ancient indian history

Bharhut Buddhist Pillar Inscription

3. Bharhut Buddhist Pillar Inscription

Provenance:   Bharhut, near Nagod Town, Satna District, Madhya Pradesh.
Script: Brahmi of the closing years of the 2nd century B.C.
Language: Prakrit.
Reference: Cunningham, Stupa of bharhut, pp. 128f.,No. 1. Plates XII and LIII, R.L. Mitra, Proc. A.S.B, 1880, pp. 58ff, J. Hultzech, I. A., XIV, pp. 138 f. and Plate? Z.D.M.G., XL, p.60, No. 1, IA, XXI, 301, рp.227, Nо, 1,
Barua and Sinha, Barhut Inss. pp. 1f,  R. B. Pandey. Historical and Literary Inss.I, p. 43, Luder’s list, No. 6871, D C Sircar, Sel.Inss, I, pp.87-88.

1. सुगन रज रत्रो गागी पुतस विस देवस
2.  पौतेण गोति – पुतस  आगरजुस  पूतेण
3. वाछि -पुतेन धनभुतिन कारितं  तोरनां
4. सिला-कमंतो च उपंण ( ।। )
संस्कृत छाया

1. शुड्न्गानां राज्ये राझो  गार्गीपुत्रस्य विश्वदेवस्य
2. पौत्रेण गोप्ती  पुत्रत्य अड्-गारंघुतः पुत्रेण
3. वात्सो-पुत्रेण धनभूतिना कारितं  तोरणम् ।
4. शिला-कर्मान्तः प्राकारादि शिक्षा-कर्म च उपपन्न: ( = सम्पन्नः तद्द्वारेणैव ।।
English Translation
In the empire of the Sungas, the main entrance (torana) was caused to be erected by Dhanabhuti son of Vatsi and of Angaradyut, the son of Geupti, and grandson of visvadeva the son of Gargi. The rock-work etc. also was got executed (through his agency)
हिन्दी अनुवाद
शुड -गों के  राज्य में , गार्गी -पुत्र विश्वदेव के पोते, गौप्तो-पुत्र अड्न्गारधुत् और पारसी के पुत्र, धनभूति ने यह तोरण निर्माण कराया । शिला -कर्म आदि भी उसी से सम्पन्न  हुआ

1. Hultzsch, I.A., XXI,, p-227= तोरणं
2. उपनी
3. D.C. Sircar (sel,Inss.I, p. 88, n. 1) suggests that he may have been a feudatory of a later Sunga king Vidisha, as it is known that the Sungas were still ruling when Simuka defeated the last Kanva king Susarman about 30 B.C.


1.  The letters (व) and (म) with Triangular bases  resemble those in Besnagar Garuda Pillar Inscription of the time of Bhagabhadra Sunga.
2. From the facsimile in I.A. XIV, p.139, and A.S.I., Memoirs, No. 1, Pl.V, No. 20
3. Cunningham read it as श्रुघ्न  राज्ये   i.e. in the kingdom of the country of ‘Srughna’,
4. Compare कासी पुतस in Besnagar Garuda Pillar Inscription.
5. Cunningham and Mitra equate it with Sanskrit अग्र राजस्य


This inscription belongs to the Sunga empire another ancient Magadha dynasty.

In the empire of the Sungas, the main ‘entrance (torana) was caused to be erected by Dhanabhuti son of vatsi and of Angardyut, the son of Gaupti, and grandson of visvadeva the son of Gargi. The rock work etc. also  got executed (through his agency)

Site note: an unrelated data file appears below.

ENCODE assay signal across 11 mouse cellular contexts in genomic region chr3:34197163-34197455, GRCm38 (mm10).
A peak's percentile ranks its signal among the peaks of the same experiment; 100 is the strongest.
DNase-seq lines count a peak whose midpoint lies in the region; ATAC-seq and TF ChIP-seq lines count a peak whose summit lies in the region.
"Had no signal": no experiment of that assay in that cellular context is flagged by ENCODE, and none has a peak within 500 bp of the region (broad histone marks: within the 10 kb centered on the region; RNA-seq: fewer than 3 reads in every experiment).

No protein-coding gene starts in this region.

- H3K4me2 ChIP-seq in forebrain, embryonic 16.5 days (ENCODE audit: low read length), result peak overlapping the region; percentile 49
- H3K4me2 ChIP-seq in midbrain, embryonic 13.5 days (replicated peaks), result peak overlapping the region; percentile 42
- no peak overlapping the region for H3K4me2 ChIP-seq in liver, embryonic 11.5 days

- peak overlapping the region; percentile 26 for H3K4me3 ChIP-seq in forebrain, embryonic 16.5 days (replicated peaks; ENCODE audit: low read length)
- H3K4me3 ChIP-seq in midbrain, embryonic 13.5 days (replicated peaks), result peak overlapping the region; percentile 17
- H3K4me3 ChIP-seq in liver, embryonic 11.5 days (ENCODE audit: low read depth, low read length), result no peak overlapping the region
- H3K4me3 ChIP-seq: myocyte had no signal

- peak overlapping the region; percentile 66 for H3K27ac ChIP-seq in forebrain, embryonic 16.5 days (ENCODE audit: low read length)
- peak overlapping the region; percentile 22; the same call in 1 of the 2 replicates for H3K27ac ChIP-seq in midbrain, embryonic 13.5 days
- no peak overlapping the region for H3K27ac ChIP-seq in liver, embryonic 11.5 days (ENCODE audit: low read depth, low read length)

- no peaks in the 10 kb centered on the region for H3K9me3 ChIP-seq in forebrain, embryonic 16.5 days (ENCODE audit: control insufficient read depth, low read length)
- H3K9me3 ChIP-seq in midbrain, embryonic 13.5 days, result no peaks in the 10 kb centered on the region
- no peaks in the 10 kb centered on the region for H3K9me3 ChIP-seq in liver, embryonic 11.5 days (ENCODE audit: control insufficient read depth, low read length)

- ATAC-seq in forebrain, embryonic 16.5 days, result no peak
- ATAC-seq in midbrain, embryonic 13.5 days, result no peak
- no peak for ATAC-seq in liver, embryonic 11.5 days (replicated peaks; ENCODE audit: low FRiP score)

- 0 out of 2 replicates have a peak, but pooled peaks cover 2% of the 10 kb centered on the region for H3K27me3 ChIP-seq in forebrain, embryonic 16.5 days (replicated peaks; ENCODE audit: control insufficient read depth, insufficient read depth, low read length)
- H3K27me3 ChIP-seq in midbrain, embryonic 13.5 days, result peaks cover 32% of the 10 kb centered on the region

He was a feudatory of a later Sunga king of Vidisha as it is known that the Sungas were still ruling when Simuka defeated the last Kanva king Susarman about 30 B.C.

The Sunga empire  was a magadha dynasty which controlled various parts ie north, east & west parts of India from around 185 to 73 B.C.E. It was established after the fall of mauryas. The capital of this empire was Pataliputra. The Empire is noted for its numerous wars. It was replaced by the Kanva dynasty.
The task of protecting India from various invasions including Alexander’s invasion of 326 BC, fell to the Sunga dynasty.  Sungas always engaged in diplomacy but couldn’t avoid war with invaders. Significant religious developments took place. Patanjali’s synthesis of the tradition of Yoga became the foundation of one of the Hindu “darshans” (schools of thought) and continues to enrich the lives of people all over the world.
Bhagwat Gita  composed around about 150-100 B.C.E. is one of the most popular of all Hindu scriptures.  Sunga Empire played an important role in patronizing Indian culture at a time when some of the most important developments in Hindu thought were taking place. The richness of India’s spiritual tradition, from which the whole world has gained insight, owes much to this period.
The Sunga dynasty was established in 185 B.C.E., about 50 years after Ashokas death, when the king Brhadrata, the last of the Mauryan rulers, was assassinated by the then commander-in-chief of the Mauryan armed forces, Pusyamitra Sunga (“Pusyamitra is said in the Puranas to have been the senānī or army-commander of the last Maurya king Brhadratha”) while he was taking the Guard of Honor of his forces. Pusyamitra Sunga then ascended the throne.

Pushyamitra Sunga became the ruler of the maghada and neighboring territories. The kingdom of Pushyamitra was extended up to Narmada in the south, and controlled Jalandhar and Sialkot in the Punjab in the north-western regions, and the city of Ujjain in central India. The Kabul Valley and much of the Punjab passed into the hands of the Indo-Greeks and the Deccan to the Satavahanas.

Pushyamitra died after ruling for 36 years (187-151 B.C.E.). He was succeeded by son Agnimitra. This prince is the hero of a famous drama by one of India’s greatest playwrights, Kalidasa. Agnimitra was viceroy of Vidisha when the story takes place. The power of the Sungas gradually weakened. It is said that there were ten Sunga kings.
The Sungas were succeeded by the Kanva dynasty around 73 B.C.E

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